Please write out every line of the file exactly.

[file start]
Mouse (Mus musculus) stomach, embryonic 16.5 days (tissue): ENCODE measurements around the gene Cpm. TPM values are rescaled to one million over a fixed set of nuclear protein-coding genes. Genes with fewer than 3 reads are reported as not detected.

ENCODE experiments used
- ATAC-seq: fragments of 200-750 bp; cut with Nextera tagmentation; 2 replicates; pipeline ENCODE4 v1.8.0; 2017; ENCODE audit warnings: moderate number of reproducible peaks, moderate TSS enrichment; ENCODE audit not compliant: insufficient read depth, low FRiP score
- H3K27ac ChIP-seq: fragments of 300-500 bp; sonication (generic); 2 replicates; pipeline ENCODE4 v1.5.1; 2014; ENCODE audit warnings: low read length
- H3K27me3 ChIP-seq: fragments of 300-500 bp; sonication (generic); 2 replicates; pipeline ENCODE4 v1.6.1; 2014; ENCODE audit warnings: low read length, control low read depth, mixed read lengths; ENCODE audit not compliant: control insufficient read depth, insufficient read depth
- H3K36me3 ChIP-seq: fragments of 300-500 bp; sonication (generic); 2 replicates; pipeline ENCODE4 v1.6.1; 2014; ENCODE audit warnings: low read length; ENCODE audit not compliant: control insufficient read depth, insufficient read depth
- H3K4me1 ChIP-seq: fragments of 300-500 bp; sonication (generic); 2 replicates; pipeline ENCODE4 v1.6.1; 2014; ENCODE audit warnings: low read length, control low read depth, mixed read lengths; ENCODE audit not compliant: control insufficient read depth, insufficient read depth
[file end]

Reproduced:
Mouse (Mus musculus) stomach, embryonic 16.5 days (tissue): ENCODE measurements around the gene Cpm. TPM values are rescaled to one million over a fixed set of nuclear protein-coding genes. Genes with fewer than 3 reads are reported as not detected.

ENCODE experiments used
- ATAC-seq: fragments of 200-750 bp; cut with Nextera tagmentation; 2 replicates; pipeline ENCODE4 v1.8.0; 2017; ENCODE audit warnings: moderate number of reproducible peaks, moderate TSS enrichment; ENCODE audit not compliant: insufficient read depth, low FRiP score
- H3K27ac ChIP-seq: fragments of 300-500 bp; sonication (generic); 2 replicates; pipeline ENCODE4 v1.5.1; 2014; ENCODE audit warnings: low read length
- H3K27me3 ChIP-seq: fragments of 300-500 bp; sonication (generic); 2 replicates; pipeline ENCODE4 v1.6.1; 2014; ENCODE audit warnings: low read length, control low read depth, mixed read lengths; ENCODE audit not compliant: control insufficient read depth, insufficient read depth
- H3K36me3 ChIP-seq: fragments of 300-500 bp; sonication (generic); 2 replicates; pipeline ENCODE4 v1.6.1; 2014; ENCODE audit warnings: low read length; ENCODE audit not compliant: control insufficient read depth, insufficient read depth
- H3K4me1 ChIP-seq: fragments of 300-500 bp; sonication (generic); 2 replicates; pipeline ENCODE4 v1.6.1; 2014; ENCODE audit warnings: low read length, control low read depth, mixed read lengths; ENCODE audit not compliant: control insufficient read depth, insufficient read depth